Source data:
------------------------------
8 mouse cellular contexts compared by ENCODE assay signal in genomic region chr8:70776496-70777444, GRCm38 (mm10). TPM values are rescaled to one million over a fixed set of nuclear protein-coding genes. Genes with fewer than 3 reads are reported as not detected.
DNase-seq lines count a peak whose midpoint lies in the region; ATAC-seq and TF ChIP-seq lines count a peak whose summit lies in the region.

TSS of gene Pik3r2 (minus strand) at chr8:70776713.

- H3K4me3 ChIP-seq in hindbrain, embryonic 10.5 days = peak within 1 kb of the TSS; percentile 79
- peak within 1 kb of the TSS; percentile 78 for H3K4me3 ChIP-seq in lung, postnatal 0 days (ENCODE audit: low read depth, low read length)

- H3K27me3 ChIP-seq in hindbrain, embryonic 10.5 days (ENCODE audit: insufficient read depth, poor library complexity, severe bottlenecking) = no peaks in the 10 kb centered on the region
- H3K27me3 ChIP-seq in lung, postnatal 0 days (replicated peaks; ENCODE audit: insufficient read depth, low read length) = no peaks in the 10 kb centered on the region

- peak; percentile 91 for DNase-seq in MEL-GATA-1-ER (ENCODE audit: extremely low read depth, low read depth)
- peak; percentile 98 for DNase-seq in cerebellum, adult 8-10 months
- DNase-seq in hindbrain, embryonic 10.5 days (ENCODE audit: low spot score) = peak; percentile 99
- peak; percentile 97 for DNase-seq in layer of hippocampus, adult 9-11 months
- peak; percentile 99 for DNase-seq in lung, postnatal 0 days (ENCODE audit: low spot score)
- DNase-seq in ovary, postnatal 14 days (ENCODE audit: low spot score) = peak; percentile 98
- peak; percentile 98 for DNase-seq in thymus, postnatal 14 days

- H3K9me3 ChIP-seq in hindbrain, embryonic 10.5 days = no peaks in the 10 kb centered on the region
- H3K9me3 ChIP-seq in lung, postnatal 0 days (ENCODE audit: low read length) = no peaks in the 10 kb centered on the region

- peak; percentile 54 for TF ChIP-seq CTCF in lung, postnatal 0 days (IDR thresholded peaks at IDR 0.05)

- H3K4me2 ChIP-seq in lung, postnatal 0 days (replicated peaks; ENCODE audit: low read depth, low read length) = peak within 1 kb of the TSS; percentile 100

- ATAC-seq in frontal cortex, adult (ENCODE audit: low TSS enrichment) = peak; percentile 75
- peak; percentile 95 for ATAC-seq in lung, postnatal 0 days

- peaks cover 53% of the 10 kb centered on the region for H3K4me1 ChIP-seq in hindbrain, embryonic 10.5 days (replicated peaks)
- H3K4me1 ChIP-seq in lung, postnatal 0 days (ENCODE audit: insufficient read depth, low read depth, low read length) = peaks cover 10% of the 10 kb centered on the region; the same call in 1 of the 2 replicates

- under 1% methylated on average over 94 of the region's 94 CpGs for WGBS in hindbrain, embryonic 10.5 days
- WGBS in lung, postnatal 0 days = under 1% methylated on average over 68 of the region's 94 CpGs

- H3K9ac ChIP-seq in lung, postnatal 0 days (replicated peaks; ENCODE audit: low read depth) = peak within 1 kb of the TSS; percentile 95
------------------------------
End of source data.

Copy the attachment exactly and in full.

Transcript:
8 mouse cellular contexts compared by ENCODE assay signal in genomic region chr8:70776496-70777444, GRCm38 (mm10). TPM values are rescaled to one million over a fixed set of nuclear protein-coding genes. Genes with fewer than 3 reads are reported as not detected.
DNase-seq lines count a peak whose midpoint lies in the region; ATAC-seq and TF ChIP-seq lines count a peak whose summit lies in the region.

TSS of gene Pik3r2 (minus strand) at chr8:70776713.

- H3K4me3 ChIP-seq in hindbrain, embryonic 10.5 days = peak within 1 kb of the TSS; percentile 79
- peak within 1 kb of the TSS; percentile 78 for H3K4me3 ChIP-seq in lung, postnatal 0 days (ENCODE audit: low read depth, low read length)

- H3K27me3 ChIP-seq in hindbrain, embryonic 10.5 days (ENCODE audit: insufficient read depth, poor library complexity, severe bottlenecking) = no peaks in the 10 kb centered on the region
- H3K27me3 ChIP-seq in lung, postnatal 0 days (replicated peaks; ENCODE audit: insufficient read depth, low read length) = no peaks in the 10 kb centered on the region

- peak; percentile 91 for DNase-seq in MEL-GATA-1-ER (ENCODE audit: extremely low read depth, low read depth)
- peak; percentile 98 for DNase-seq in cerebellum, adult 8-10 months
- DNase-seq in hindbrain, embryonic 10.5 days (ENCODE audit: low spot score) = peak; percentile 99
- peak; percentile 97 for DNase-seq in layer of hippocampus, adult 9-11 months
- peak; percentile 99 for DNase-seq in lung, postnatal 0 days (ENCODE audit: low spot score)
- DNase-seq in ovary, postnatal 14 days (ENCODE audit: low spot score) = peak; percentile 98
- peak; percentile 98 for DNase-seq in thymus, postnatal 14 days

- H3K9me3 ChIP-seq in hindbrain, embryonic 10.5 days = no peaks in the 10 kb centered on the region
- H3K9me3 ChIP-seq in lung, postnatal 0 days (ENCODE audit: low read length) = no peaks in the 10 kb centered on the region

- peak; percentile 54 for TF ChIP-seq CTCF in lung, postnatal 0 days (IDR thresholded peaks at IDR 0.05)

- H3K4me2 ChIP-seq in lung, postnatal 0 days (replicated peaks; ENCODE audit: low read depth, low read length) = peak within 1 kb of the TSS; percentile 100

- ATAC-seq in frontal cortex, adult (ENCODE audit: low TSS enrichment) = peak; percentile 75
- peak; percentile 95 for ATAC-seq in lung, postnatal 0 days

- peaks cover 53% of the 10 kb centered on the region for H3K4me1 ChIP-seq in hindbrain, embryonic 10.5 days (replicated peaks)
- H3K4me1 ChIP-seq in lung, postnatal 0 days (ENCODE audit: insufficient read depth, low read depth, low read length) = peaks cover 10% of the 10 kb centered on the region; the same call in 1 of the 2 replicates

- under 1% methylated on average over 94 of the region's 94 CpGs for WGBS in hindbrain, embryonic 10.5 days
- WGBS in lung, postnatal 0 days = under 1% methylated on average over 68 of the region's 94 CpGs

- H3K9ac ChIP-seq in lung, postnatal 0 days (replicated peaks; ENCODE audit: low read depth) = peak within 1 kb of the TSS; percentile 95